- Despite the laws and measures put in place by Uganda, the above statistics clearly show that the practice of child labour still prevails.
As Uganda commemorates World Day Against Child Labour, rights activists have called on government to tighten policies and legislation against abuse of child rights.
The Minister of State for Gender and Culture Affairs, Ms Peace Mutuuzo who, on Wednesday, presided over the ceremony at Madibira Primary School playgrounds in Busia border town said child labour denies children their right to childhood, a good education and growing up in a safe and protected environment free from harm.
“Children shouldn’t work in fields, but on dreams,” Ms Mutuuzo said.
According to her, there couldn’t have been a better venue than Busia border town where the prevalence of child labour is alarming because of the cross border trade that has not spared the children.
Children are often seen carrying heavy merchandise across the borderline, many times sent by adults in return of some commissions.
“Our choice of venue is intended to raise the profile of our fight against the vice of child labour in this area but also the country at large,” Ms Mutuuzo said.
However, human rights activists argue that despite several legislative policies by the international community and the government of Uganda, child labour continues to be prevalent.
Globally, it is estimated that 211 million children between the ages of 5-14 years and a further 141 million aged 14-17 are involved in some form of economic activity.
From the 2018 Statistical Abstract conducted by Uganda Bureau of Statistics (UBOS) for 2016/2017, Child labourers increased to 2,055,000 up from 2,009,000 over the 2011-2012 period with over half of the children doing hazardous work.
The number of children doing hazardous work in urban areas is higher than those in rural areas.
Authorities recently said at least 10,487 children have been withdrawn from child labour in different parts of the country as they were doing hazardous work on tobacco farms, gold mining sites as well as tea and rice growing firms between 2017 and 2018.
“However, there was no account of how the businesses and companies which were perpetrators and beneficiaries of this harmful practice were brought to book by the responsible government agencies,” says Mr Derrick Lutalo, the project officer, Consortium on Corporate Accountability (UCCA).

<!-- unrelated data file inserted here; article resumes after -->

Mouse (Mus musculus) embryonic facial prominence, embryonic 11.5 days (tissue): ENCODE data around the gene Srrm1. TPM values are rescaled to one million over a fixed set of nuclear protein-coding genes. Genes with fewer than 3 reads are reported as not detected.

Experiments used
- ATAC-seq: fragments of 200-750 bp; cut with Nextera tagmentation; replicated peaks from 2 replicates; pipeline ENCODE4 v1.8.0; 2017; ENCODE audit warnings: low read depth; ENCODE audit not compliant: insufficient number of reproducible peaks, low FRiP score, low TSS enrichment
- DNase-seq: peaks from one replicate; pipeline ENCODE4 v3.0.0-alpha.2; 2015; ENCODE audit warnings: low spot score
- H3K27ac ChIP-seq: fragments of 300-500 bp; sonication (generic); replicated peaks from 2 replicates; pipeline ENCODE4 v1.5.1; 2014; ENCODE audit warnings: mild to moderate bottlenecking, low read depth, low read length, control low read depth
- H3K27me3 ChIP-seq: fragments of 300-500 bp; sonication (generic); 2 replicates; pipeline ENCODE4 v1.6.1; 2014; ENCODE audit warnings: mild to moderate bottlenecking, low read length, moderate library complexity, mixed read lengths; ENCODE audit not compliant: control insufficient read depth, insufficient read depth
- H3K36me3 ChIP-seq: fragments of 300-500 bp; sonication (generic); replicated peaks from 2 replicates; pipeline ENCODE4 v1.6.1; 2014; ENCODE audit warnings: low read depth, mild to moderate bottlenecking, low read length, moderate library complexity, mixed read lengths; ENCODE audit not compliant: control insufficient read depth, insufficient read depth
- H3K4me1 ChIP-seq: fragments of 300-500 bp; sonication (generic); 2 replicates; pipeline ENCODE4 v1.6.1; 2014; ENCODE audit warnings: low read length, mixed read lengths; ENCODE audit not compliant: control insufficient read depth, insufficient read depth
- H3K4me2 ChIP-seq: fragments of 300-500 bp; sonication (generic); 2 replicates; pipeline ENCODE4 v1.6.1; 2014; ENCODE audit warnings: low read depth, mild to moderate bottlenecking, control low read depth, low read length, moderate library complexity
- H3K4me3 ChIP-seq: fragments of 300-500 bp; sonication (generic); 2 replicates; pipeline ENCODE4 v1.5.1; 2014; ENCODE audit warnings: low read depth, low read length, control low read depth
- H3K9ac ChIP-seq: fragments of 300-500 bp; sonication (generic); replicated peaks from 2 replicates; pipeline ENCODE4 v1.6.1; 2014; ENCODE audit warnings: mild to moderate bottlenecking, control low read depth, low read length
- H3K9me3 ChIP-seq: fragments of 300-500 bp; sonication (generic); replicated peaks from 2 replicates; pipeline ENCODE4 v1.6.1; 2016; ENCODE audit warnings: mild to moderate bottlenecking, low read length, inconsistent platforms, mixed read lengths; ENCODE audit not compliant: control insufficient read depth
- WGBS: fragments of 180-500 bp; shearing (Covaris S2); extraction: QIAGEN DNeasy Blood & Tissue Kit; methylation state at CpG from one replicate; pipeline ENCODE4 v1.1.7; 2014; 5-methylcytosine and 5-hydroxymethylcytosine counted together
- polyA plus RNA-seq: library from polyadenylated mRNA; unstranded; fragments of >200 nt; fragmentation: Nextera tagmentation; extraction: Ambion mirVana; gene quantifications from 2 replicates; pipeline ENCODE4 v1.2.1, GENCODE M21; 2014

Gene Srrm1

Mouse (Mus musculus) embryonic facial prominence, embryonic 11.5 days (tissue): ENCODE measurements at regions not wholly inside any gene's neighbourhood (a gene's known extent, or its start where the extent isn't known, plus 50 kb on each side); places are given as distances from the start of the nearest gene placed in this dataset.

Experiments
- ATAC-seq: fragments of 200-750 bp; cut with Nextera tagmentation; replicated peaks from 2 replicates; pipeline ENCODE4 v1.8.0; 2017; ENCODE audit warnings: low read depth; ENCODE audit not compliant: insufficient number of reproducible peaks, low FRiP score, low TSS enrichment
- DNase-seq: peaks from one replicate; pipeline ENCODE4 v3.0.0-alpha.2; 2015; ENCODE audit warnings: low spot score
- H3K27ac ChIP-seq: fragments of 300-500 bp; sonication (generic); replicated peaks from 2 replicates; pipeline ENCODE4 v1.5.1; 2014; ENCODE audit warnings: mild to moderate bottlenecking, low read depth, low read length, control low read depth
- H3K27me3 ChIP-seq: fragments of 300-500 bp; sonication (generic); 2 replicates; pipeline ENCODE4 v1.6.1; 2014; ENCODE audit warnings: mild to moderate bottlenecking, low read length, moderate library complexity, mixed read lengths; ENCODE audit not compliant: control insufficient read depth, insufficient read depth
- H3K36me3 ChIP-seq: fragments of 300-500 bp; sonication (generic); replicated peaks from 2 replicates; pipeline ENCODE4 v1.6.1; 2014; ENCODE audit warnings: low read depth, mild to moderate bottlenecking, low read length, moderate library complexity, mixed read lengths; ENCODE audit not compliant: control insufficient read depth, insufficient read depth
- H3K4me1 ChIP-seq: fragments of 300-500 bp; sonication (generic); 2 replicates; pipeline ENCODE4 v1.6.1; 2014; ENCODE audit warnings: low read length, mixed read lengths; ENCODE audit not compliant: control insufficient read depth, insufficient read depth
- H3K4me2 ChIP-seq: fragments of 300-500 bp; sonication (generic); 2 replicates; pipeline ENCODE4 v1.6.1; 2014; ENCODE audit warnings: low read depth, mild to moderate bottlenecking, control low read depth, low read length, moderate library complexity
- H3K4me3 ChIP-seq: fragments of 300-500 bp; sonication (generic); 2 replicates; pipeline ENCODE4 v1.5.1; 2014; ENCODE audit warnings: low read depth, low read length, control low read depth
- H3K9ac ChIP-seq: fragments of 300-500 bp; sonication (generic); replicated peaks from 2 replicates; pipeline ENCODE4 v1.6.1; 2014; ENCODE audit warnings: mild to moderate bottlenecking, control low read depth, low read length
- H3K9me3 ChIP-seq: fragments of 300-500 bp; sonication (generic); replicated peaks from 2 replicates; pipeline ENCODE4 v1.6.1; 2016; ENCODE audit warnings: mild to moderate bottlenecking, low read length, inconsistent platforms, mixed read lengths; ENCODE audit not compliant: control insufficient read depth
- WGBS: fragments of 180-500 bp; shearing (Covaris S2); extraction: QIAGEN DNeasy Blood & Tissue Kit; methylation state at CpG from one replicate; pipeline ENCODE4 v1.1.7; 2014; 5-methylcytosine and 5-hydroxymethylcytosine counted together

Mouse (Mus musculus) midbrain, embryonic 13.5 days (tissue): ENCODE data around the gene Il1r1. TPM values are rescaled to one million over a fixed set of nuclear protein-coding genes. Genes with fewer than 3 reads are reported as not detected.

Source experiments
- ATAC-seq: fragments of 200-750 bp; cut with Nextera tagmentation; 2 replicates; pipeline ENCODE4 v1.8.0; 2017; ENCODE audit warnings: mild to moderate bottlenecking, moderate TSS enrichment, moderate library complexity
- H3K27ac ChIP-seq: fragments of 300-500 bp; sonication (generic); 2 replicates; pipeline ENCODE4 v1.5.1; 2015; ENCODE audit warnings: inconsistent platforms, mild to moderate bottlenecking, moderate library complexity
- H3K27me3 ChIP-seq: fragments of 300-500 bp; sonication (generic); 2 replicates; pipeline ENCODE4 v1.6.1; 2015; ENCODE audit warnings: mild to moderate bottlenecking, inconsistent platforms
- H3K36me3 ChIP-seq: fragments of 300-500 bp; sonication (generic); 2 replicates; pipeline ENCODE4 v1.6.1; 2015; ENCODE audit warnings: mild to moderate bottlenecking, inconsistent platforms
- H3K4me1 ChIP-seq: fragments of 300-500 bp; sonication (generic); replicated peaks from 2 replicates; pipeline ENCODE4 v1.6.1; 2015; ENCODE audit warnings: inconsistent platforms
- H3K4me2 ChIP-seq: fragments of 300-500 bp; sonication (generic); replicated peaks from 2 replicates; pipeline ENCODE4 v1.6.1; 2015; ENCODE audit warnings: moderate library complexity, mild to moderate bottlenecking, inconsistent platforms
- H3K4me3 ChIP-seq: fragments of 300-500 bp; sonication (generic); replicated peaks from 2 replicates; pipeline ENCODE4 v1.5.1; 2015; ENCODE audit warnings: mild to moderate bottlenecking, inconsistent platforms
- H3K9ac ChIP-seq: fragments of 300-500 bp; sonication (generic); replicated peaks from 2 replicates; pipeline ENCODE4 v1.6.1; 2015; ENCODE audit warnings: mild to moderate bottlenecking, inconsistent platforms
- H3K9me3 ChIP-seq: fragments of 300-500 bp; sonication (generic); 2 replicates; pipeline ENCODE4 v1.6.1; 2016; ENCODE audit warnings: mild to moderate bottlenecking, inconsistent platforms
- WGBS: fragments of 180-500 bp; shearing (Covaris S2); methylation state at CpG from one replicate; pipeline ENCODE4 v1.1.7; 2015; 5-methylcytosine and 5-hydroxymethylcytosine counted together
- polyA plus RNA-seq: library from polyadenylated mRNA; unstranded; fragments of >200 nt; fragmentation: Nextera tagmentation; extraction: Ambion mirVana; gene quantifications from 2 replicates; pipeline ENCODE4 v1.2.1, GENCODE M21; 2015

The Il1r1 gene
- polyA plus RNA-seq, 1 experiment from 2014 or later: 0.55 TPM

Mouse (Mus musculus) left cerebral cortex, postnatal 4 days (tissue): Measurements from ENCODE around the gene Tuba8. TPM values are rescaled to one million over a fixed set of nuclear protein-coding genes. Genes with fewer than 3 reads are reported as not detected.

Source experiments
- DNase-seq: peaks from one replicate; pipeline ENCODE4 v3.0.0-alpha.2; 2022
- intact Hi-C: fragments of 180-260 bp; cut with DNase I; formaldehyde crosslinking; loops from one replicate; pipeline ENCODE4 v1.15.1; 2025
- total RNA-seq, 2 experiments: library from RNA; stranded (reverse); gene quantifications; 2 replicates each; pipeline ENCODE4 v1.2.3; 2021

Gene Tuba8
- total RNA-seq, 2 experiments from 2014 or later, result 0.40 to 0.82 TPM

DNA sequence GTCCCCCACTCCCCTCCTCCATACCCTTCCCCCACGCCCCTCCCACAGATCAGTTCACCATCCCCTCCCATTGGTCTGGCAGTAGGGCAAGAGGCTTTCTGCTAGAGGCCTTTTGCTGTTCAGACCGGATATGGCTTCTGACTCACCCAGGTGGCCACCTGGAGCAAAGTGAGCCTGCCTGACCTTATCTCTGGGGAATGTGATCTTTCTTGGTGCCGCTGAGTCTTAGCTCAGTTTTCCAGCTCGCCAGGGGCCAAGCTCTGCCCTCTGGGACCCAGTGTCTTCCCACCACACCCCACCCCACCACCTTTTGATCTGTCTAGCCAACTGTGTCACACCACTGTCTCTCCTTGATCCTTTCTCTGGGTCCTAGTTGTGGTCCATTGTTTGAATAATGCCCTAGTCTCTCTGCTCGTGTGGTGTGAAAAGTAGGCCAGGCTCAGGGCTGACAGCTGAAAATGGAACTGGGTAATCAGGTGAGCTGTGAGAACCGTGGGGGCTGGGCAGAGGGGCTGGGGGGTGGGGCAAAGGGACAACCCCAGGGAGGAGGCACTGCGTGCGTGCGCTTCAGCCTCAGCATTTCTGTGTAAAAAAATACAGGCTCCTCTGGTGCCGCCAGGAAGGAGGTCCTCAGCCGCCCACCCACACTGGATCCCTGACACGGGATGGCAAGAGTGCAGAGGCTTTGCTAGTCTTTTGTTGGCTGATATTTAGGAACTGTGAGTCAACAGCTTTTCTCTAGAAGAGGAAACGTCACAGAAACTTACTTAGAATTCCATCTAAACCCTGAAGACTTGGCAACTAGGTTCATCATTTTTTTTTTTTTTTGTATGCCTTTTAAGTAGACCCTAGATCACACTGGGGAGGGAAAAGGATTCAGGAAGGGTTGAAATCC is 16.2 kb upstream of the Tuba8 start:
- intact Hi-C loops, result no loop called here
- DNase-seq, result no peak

In a recent study by UCCA on the effects and impact of sugar production on communities in Luuka District in eastern Uganda, child labour was found to be one of the dire effects of sugarcane growing.
“Children—especially those working on out growers farms were found to be exploited working on these farms as both planters and harvesters a chore that affects their development and access to education. The local government and School management authorities both confirmed that there is a heavy school dropout and that even those that go to school often escape in afternoons to go work on sugarcane plantations,” Mr Lutalo said on Wednesday.
He advised that in order to eliminate child labour completely, there is need for cooperation between the government and business entities to ensure respect and protection of the rights of children.
“The government also needs to ensure that business entities found engaging children in child labour remedy their actions by compensating and rehabilitating the children, and to also strictly enforce the laws relating to child labour and ensure effective redress mechanisms for the victims of child Labour. This will go a long way in ensuring the total elimination of child labour in Uganda and enhance corporate accountability,” added Mr Lutalo.